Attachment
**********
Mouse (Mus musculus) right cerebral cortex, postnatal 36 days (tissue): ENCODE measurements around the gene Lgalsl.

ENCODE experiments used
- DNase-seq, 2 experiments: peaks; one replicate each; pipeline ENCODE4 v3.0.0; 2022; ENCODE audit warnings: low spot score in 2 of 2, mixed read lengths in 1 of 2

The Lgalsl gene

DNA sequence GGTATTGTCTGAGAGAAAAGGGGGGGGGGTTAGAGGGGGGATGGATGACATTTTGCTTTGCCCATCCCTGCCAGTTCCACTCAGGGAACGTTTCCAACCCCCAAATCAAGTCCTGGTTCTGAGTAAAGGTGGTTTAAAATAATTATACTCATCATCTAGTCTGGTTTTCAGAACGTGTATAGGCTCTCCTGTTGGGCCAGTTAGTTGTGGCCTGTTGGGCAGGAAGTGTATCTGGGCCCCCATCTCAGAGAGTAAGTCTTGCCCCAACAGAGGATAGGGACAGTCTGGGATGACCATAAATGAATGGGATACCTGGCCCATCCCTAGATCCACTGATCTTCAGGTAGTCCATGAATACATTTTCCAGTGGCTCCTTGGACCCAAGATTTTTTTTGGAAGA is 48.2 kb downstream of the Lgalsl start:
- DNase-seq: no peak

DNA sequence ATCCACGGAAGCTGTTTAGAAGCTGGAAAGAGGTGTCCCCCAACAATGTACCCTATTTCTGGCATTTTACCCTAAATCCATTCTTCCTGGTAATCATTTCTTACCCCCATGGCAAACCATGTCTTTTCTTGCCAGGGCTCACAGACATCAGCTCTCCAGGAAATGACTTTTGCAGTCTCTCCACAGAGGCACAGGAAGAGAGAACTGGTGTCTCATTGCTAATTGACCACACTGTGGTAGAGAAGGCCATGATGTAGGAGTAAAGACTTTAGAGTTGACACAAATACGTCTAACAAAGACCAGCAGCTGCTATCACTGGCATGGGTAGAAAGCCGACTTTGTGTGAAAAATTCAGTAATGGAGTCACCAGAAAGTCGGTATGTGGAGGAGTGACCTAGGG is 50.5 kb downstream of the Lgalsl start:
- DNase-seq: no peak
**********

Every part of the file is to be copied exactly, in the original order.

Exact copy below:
Mouse (Mus musculus) right cerebral cortex, postnatal 36 days (tissue): ENCODE measurements around the gene Lgalsl.

ENCODE experiments used
- DNase-seq, 2 experiments: peaks; one replicate each; pipeline ENCODE4 v3.0.0; 2022; ENCODE audit warnings: low spot score in 2 of 2, mixed read lengths in 1 of 2

The Lgalsl gene

DNA sequence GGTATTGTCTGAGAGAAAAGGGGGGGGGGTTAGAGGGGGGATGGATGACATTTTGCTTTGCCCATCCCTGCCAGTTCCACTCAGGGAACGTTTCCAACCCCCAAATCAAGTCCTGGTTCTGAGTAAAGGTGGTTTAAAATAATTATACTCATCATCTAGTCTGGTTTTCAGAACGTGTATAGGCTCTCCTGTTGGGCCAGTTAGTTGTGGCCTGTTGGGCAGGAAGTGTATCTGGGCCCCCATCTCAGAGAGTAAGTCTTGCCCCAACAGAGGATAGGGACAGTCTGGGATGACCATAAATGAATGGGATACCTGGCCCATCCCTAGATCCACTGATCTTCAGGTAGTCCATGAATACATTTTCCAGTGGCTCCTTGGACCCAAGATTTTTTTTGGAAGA is 48.2 kb downstream of the Lgalsl start:
- DNase-seq: no peak

DNA sequence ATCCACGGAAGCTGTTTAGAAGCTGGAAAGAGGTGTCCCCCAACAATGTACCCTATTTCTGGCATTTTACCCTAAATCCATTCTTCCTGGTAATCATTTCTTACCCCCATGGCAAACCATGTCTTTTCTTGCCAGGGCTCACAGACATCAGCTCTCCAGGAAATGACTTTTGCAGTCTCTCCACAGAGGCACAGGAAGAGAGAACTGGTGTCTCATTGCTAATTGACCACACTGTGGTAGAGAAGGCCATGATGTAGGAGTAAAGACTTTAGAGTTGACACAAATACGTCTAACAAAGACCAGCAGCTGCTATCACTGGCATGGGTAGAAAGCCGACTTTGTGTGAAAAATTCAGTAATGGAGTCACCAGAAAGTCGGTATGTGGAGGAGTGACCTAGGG is 50.5 kb downstream of the Lgalsl start:
- DNase-seq: no peak